There are contracts, referred to as hybrid instruments, that do not in their entirety meet the definition of a derivative but may have terms within the overall contract that affect some or all of the cash flows or the value of other exchanges required by the contract in a manner similar to a derivative instrument. The big issue with these types of contracts is determining whether it should remain as one instrument for valuation and accounting purposes or whether the embedded derivative must be accounted for separately from the host contract. The rules to make that determination are covered in depth in this second derivative eLearning course.
As mentioned above, there is special accounting treatment when a derivative is designated in a qualifying hedge accounting relationship. The accounting depends upon the type of hedging relationship. The last two courses in our series are dedicated to hedge accounting training.
Course 3 - Hedge Accounting: Introduction to Hedge Accounting
In this course you will learn the difference between economic hedging and hedge accounting, the different types of hedging strategies, and the accounting for these qualifying hedges. The three hedging strategies are:
- Fair value hedging – A fair value hedge is a hedge of the exposure to changes in the fair value of a recognized asset or liability, or of an unrecognized firm commitment, which are attributable to a particular risk.
- Cash flow hedging – A cash flow hedge is a hedge of the exposure to variability in the cash flows of a recognized asset or liability, or of a forecasted transaction, that is attributable to a particular risk.
- Net investment hedging – A net investment hedge is a hedge of the foreign currency exposure of a net investment in a foreign operation.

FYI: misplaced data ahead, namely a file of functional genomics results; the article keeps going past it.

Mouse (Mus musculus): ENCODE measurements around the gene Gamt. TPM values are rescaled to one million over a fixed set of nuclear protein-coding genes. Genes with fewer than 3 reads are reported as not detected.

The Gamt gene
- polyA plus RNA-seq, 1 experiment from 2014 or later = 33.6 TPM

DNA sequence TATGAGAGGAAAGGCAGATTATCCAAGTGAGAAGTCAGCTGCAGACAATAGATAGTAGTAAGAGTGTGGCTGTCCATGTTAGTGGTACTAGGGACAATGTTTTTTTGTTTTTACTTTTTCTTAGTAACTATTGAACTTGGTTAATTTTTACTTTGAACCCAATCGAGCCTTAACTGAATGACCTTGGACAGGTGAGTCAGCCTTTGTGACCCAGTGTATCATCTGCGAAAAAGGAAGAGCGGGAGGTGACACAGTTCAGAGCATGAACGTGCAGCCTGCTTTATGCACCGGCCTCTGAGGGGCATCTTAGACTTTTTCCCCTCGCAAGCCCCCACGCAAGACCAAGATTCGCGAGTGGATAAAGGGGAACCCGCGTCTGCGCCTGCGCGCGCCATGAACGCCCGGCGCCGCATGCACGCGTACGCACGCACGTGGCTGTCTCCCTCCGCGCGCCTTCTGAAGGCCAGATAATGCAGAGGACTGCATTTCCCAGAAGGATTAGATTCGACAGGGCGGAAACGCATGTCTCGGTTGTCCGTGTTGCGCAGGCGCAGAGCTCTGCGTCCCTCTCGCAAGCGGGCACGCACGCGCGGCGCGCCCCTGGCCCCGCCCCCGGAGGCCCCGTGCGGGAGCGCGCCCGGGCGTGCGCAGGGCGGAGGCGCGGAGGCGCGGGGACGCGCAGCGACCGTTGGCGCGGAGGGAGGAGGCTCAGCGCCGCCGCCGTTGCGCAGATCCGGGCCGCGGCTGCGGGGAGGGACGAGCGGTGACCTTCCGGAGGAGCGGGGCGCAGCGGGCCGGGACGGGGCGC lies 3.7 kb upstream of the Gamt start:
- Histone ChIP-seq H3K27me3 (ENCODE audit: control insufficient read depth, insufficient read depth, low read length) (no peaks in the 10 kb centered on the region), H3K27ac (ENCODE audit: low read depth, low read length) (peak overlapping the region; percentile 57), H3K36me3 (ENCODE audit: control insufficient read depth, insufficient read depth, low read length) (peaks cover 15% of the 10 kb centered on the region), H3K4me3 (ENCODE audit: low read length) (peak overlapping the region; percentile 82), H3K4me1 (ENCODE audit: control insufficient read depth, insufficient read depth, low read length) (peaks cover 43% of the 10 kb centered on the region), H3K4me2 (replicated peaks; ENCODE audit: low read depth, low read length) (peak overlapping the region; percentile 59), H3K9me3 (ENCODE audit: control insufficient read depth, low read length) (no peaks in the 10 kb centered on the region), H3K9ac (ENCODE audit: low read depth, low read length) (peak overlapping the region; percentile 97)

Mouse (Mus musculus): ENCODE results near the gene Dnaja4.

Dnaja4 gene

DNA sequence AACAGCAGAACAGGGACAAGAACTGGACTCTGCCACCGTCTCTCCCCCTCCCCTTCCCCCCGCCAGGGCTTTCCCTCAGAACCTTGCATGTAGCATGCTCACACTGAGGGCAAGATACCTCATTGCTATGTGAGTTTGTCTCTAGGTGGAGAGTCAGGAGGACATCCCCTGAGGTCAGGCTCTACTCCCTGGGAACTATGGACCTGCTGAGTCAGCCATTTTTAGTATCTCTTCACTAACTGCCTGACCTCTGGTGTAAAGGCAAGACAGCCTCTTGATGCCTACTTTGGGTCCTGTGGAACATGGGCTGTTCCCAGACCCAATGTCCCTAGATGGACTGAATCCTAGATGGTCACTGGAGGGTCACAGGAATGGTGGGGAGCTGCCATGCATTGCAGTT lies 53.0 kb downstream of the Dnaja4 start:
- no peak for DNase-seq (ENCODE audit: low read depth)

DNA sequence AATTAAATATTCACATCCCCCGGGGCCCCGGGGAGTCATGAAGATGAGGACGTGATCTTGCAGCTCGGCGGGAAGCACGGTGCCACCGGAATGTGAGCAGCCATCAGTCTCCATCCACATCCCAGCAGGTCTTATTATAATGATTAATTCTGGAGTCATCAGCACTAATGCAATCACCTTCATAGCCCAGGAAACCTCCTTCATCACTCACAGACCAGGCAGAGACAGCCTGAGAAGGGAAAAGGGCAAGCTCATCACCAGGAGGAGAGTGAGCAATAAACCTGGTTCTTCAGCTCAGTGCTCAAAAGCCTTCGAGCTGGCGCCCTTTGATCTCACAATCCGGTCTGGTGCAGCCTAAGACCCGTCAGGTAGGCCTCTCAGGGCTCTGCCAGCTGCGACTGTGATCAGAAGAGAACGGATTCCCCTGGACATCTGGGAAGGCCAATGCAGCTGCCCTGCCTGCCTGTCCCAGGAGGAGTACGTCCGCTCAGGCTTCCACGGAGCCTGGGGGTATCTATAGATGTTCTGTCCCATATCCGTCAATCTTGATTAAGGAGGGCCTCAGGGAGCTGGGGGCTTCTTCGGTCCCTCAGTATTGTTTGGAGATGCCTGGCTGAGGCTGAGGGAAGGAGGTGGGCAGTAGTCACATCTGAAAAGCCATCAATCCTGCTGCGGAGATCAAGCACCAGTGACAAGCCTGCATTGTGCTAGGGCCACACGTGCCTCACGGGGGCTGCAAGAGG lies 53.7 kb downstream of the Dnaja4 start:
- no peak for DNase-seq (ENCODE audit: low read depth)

Course 4 - Hedge Accounting: Hedge Accounting Qualification
Hedge accounting is a choice and ASC 815 mandates strict criteria that must be met in order to apply “special” hedge accounting. In this final hedge accounting course, you learn about the criteria to qualify for hedge accounting and the requirements to maintain hedge qualification to be able to continue applying the special hedge accounting.
The requirements can be categorized as follows:
- Documentation requirements
- Requirements for hedge items and the risk being hedged
- Requirements for the hedging instrument, and
- Effectiveness requirements
There is a lot to learn about derivatives, hedging, and the accounting for these transactions. And while it may at first feel daunting, our training, whether you need a specific course to hone in on a specific area or whether you need the entire 4-part derivative and hedge accounting training series, is available to break down the topic to make it more manageable and help you to build a solid foundational knowledge.
About GAAP Dynamics